Turkish minister calls luxurious hotels to serve smaller food portions in bid to avoid waste
ANKARATurkey’s newly-appointed food, agriculture and livestock minister has called luxurious hotels to slash their food portions in a bid to avoid waste as more than 800 million people face hunger and malnutrition across the world.
Speaking in Ankara at the inauguration ceremony on July 25 for the second phase of Turkey’s agricultural partnership program with the United Nations Food and Agriculture Organization (FAO), Ahmet Eşref Fakıbaba said that the world population was expected to hit 10 billion by 2050.
“In today’s world, nearly 800 million people face hunger and malnutrition across the globe. Global peace cannot be maintained unless food security is ensured. Some 1.3 billion tons of 4 billion tons of total food output are wasted every year,” he said, adding that luxurious hotels serve unnecessarily large portions of food.
“We can barely consume half of them. As an M.D., I have urged all to shrink their food portions since I have started to work at the ministry. Luxurious hotels must especially do this,” the minister added.
Meanwhile, Turkey will contribute $20 million in the second phase of its partnership program with the FAO, Fakıbaba also said at the meeting.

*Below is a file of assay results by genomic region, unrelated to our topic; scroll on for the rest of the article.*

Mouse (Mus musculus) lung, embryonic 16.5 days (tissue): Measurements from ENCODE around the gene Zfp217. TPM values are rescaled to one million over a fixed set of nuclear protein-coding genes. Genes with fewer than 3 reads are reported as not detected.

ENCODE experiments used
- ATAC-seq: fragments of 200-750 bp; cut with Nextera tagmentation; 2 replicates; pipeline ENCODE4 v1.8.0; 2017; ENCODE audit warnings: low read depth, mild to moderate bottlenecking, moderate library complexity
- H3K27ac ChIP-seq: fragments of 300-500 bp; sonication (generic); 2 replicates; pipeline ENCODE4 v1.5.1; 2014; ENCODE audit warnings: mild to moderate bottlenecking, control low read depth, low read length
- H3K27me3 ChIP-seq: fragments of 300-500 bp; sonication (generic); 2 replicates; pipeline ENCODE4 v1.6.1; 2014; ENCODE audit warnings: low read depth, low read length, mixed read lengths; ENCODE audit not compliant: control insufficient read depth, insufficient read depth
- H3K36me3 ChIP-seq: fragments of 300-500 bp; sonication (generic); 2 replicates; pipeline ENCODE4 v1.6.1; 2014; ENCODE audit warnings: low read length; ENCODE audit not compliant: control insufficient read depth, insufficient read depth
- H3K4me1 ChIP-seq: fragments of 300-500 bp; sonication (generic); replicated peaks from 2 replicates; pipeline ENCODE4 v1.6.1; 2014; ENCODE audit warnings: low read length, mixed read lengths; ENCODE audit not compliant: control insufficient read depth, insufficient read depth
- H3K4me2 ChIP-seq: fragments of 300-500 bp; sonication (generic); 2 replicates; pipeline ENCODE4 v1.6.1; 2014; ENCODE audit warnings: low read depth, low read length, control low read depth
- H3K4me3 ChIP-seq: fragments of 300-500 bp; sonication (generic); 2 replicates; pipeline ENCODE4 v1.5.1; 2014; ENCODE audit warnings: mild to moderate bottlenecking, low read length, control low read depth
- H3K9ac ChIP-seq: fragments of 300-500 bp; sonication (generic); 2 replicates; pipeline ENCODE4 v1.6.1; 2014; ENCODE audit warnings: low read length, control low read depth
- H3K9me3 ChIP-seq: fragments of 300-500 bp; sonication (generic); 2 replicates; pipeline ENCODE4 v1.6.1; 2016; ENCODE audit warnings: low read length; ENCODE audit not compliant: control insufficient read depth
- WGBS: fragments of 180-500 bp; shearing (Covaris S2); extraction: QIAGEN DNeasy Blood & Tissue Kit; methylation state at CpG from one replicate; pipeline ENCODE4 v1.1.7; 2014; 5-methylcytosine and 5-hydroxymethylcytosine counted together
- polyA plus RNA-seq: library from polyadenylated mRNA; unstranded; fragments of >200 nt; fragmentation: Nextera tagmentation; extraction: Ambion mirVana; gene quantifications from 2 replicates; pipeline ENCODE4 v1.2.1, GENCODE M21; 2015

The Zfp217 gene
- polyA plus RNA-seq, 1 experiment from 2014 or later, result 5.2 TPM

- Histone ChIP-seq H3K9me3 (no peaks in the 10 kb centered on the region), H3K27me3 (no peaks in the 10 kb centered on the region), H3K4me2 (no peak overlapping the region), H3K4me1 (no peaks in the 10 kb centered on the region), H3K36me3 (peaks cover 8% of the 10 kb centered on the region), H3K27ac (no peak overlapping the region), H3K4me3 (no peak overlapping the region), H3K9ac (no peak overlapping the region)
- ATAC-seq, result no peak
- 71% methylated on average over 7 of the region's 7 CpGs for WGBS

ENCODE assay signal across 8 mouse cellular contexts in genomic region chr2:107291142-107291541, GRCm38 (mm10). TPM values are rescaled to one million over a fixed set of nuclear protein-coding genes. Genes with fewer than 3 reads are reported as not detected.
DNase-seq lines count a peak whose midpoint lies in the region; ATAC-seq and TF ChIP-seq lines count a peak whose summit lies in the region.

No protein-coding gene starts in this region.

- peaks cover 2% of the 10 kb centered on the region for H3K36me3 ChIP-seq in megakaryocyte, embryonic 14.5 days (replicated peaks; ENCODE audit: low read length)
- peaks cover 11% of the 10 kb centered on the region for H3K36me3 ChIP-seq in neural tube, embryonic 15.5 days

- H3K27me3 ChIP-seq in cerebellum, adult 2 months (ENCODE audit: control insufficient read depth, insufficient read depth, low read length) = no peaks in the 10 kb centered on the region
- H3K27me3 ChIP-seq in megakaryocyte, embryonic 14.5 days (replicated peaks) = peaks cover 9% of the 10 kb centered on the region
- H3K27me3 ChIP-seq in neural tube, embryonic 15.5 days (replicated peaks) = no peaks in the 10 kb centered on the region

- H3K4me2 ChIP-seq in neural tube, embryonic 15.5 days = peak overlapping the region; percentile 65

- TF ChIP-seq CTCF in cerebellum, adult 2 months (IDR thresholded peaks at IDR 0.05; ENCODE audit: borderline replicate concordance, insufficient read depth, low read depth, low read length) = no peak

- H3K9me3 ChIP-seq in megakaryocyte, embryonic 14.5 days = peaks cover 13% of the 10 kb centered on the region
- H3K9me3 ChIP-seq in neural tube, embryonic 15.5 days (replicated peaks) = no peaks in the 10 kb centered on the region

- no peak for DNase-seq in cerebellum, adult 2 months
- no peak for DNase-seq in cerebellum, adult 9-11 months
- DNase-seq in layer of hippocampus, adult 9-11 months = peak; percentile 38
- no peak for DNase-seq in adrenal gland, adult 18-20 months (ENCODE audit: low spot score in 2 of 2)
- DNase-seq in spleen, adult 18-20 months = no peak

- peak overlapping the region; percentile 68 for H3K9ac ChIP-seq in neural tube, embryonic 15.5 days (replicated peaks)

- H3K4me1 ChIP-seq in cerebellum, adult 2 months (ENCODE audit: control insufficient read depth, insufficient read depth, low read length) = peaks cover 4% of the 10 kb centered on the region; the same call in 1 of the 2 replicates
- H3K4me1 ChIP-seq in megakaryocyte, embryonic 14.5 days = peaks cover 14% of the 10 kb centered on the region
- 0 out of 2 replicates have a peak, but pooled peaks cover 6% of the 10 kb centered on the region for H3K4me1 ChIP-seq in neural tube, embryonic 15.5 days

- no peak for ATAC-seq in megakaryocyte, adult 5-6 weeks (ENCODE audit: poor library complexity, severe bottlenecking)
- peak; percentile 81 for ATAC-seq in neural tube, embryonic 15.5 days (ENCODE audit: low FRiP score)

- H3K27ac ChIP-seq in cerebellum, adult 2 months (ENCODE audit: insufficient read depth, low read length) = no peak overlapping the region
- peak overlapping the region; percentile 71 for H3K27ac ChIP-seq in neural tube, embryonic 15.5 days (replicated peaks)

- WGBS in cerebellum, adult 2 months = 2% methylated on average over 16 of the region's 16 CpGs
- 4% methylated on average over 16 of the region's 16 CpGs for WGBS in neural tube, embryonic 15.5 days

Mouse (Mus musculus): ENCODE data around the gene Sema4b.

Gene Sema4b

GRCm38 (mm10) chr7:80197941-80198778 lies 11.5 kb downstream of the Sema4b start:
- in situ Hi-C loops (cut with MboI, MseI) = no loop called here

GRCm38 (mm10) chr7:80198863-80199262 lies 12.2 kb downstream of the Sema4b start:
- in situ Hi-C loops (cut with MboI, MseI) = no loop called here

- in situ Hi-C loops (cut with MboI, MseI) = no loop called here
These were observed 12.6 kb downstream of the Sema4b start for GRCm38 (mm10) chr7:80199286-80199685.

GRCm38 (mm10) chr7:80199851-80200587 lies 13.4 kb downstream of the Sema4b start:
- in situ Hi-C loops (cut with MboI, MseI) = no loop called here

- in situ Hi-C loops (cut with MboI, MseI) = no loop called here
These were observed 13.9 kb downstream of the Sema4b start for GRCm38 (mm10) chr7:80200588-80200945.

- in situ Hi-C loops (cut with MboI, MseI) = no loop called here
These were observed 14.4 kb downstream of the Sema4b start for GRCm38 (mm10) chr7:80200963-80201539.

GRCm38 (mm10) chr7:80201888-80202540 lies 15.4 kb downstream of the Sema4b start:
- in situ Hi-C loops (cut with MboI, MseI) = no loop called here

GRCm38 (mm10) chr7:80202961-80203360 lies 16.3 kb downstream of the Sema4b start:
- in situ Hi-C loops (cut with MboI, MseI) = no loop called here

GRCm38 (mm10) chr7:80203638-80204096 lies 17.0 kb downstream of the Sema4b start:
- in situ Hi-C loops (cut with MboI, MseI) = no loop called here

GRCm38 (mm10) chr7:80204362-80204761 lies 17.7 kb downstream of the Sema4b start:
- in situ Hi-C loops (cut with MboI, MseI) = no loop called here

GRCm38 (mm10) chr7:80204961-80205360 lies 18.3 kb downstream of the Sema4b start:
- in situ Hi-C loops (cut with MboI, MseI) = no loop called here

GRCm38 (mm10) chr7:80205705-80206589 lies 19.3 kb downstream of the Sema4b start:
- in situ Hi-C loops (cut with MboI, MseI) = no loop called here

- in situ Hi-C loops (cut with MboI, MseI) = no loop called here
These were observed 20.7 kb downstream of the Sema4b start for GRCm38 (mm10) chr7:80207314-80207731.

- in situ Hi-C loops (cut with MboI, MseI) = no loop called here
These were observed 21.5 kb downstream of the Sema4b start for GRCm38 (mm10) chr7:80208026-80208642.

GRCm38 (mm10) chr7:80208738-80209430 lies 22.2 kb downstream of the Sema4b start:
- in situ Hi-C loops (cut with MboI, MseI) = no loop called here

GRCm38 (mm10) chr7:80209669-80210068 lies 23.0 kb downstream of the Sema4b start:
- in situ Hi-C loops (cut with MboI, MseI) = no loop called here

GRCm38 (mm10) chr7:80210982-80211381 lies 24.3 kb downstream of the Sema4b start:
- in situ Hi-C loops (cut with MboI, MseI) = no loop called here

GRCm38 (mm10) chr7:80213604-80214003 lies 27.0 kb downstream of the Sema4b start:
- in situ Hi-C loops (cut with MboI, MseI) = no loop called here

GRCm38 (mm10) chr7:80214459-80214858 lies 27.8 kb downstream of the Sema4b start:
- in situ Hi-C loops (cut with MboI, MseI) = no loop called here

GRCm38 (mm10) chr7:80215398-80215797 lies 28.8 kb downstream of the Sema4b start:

“Turkey offered $10 million in the first phase, which was used for 28 projects launched in the Central Asian countries,” he said.
It agreed to enter the second phase in the program in 2014.
Vladimir Rakhmanin, assistant director-general and regional representative for Europe and Central Asia in the U.N. agency, thanked Turkey for its continuous support to promote food security and agricultural development in the region.
He said that during the second phase of the program, Turkey’s experiences in the sector will be shared with other countries in the region.
Rakhmanin added Turkey shows an annual 5 percent growth in agricultural production, making it one of the largest agricultural producers in the world.
He said that in the second phase of the program, due to end in 2020, they will promote sustainable development.
The program includes projects on conservation agriculture, food safety, empowering rural women, nursery development, agricultural productivity, soil carbon mapping, seed development, cattle production improvement and responsible fisheries management.
Countries benefiting from the program are Azerbaijan, Kyrgyzstan, Kazakhstan, Tajikistan, Turkmenistan, Uzbekistan, as well as Turkey.